The best part of the show, which was the highlight of season one as well, was the female bonding. Female friendships and the sibling dynamics between Beth and Ann are written excellently and showcase how important it is to have women around to uplift each other. These women are brutally honest as well, and remain upfront with each other. The relationship Beth shares with Jen, Jess, Maya, and Ann forms the strong crux of the show, and the writing needs to be commended. There is a lot of relatability in the writing, and it resonates with women of every age who are surrounded by genuine friends.


Another concern was the overstretching of the storylines based on the year 1999. There is a lot of beating around the bush when it comes to dealing with the teenage Beth. There was no new layer added to this subplot. Any other coming-of-age stories that have teenagers headlining the show have the same problems and concerns. Life & Beth hardly explored anything beyond the usual treatment of the changes young girls go through during their late teens.

The show boasts of many writers, including Amy Schumer herself, beautifully bringing out the subject of autism spectrum disorder and people who are diagnosed with it. The performance of the actors in a particular scene where the character has been told about the diagnosis is incredible. The amount of subtlety and finesse with which the scene is written and executed showcases the caliber of the writer, director, and actor to bring out the right kind of emotion. That is a tear-jerking scene, and kudos to everyone who was a part of it. It was interesting how Amy Schumer decided to project autism spectrum disorder and did not make much noise about it or take the preachy route. It was rather an intelligent decision, and after the reveal, the character is not given any special treatment. They lead their lives as normally as they can.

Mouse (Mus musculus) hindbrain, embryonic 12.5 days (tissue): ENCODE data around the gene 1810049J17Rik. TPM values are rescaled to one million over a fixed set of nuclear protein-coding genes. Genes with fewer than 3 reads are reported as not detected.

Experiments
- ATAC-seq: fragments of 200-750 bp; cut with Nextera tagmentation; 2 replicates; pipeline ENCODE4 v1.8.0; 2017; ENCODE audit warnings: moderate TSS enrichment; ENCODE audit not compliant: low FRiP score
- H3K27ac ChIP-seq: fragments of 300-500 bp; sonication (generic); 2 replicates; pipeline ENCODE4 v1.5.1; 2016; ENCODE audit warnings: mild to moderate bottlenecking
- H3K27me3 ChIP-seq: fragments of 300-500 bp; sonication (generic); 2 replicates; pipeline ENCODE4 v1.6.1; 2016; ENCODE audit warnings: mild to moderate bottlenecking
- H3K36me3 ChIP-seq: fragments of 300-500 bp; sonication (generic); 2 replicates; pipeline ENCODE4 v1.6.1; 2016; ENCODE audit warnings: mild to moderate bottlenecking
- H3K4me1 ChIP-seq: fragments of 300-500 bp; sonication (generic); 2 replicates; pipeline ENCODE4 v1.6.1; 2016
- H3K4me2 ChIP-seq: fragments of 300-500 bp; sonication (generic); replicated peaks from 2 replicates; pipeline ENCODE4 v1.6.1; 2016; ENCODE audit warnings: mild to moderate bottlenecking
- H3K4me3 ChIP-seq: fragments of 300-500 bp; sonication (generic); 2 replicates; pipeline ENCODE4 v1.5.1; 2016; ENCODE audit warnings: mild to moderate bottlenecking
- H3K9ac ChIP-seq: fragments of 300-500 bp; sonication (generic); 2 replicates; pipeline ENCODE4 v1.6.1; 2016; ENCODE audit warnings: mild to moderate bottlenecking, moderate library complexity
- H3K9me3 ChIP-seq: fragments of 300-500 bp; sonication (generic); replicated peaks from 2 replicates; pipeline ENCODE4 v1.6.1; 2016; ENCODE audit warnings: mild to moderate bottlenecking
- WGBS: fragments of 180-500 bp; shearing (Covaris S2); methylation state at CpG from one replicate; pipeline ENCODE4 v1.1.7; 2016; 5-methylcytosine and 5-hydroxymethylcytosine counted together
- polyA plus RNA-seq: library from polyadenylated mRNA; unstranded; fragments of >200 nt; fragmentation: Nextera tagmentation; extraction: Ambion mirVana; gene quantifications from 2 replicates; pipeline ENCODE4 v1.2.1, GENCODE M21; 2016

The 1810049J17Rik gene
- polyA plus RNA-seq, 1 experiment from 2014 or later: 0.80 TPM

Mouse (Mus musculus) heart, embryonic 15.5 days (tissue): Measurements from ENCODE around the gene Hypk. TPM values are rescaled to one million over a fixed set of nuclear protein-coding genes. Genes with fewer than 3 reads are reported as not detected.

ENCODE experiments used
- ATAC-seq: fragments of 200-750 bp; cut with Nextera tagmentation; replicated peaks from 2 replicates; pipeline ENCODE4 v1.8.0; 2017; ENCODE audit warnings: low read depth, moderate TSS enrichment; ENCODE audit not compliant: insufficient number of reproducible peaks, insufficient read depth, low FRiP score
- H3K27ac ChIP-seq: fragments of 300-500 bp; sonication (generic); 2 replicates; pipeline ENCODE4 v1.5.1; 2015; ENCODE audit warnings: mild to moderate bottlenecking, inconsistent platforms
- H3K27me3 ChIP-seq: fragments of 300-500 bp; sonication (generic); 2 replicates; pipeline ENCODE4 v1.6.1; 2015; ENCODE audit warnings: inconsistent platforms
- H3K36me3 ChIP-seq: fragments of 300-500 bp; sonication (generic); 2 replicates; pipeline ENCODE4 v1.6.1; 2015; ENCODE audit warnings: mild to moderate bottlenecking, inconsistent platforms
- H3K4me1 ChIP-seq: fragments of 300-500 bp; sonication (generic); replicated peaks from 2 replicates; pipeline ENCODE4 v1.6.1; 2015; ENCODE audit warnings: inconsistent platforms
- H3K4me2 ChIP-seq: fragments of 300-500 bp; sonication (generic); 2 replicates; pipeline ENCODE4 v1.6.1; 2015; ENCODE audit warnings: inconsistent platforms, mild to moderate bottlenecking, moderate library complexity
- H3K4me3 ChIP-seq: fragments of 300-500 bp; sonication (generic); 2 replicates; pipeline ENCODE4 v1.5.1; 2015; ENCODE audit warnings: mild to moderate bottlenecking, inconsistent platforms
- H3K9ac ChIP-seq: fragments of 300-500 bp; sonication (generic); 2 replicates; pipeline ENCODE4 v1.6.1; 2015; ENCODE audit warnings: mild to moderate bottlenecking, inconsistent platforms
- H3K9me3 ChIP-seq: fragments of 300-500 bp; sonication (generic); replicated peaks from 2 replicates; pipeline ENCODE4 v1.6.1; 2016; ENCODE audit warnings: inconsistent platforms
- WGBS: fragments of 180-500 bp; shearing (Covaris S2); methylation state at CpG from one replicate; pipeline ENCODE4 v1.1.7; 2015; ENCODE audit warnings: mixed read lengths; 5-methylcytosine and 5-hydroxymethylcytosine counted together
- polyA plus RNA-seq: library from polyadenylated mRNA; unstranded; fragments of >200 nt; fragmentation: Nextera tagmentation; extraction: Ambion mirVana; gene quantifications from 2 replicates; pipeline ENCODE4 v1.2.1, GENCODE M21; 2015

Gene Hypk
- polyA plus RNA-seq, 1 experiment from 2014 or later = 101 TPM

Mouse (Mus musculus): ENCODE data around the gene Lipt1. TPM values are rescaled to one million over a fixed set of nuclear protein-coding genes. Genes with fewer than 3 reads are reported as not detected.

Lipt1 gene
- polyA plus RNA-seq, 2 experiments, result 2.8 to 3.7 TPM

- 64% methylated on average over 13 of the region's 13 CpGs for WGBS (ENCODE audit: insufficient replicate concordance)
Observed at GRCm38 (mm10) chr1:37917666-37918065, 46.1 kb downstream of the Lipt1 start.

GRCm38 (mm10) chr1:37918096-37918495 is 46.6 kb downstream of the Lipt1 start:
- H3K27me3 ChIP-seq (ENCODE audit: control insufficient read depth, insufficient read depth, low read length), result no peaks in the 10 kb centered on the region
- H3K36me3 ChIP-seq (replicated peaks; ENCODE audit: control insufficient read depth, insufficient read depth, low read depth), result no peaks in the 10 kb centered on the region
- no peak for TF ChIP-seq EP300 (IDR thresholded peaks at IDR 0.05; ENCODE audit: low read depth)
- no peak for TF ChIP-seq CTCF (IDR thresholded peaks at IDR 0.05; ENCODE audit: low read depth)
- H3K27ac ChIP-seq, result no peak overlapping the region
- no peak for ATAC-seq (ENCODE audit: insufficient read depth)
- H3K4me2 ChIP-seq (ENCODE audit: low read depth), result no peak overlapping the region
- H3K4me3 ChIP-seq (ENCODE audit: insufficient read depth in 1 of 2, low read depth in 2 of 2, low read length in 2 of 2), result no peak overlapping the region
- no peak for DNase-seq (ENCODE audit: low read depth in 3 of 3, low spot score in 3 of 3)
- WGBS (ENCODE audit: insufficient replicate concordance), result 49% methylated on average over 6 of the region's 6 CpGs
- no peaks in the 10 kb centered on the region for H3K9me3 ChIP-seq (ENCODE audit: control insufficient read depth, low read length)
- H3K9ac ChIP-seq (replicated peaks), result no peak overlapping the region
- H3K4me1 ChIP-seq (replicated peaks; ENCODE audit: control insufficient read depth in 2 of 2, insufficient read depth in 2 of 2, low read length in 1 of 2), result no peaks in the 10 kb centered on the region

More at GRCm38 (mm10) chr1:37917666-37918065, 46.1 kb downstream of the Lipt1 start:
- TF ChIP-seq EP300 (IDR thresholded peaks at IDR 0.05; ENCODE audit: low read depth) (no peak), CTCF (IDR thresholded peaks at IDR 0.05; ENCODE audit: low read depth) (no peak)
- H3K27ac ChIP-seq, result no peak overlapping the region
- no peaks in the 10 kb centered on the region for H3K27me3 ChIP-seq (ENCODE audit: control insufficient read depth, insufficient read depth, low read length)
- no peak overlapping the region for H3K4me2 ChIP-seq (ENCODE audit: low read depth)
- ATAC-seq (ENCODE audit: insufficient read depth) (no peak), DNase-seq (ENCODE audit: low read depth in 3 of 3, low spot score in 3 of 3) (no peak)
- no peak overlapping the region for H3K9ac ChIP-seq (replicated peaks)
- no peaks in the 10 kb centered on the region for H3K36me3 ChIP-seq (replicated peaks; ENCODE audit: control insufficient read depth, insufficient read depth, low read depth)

This season did not focus on Beth’s work as much as the first season did. There was a lot of focus, not just on Beth, but on the lives her friends led outside of the friendship. Jen and Jess were given a strong arc. LaVar and Maya are also given a lot more screen time than last time. We wish there was more clarity on where Beth works after having quit the wine company. Matt, as a character, is also given a redemption arc, which comes as a surprise. Leonard, Beth and Ann’s father, is not given much to work on. Just like in the previous season, he and their mother Jane are the reason why the girls turned out to be deeply flawed and initially refused to deal with their trauma.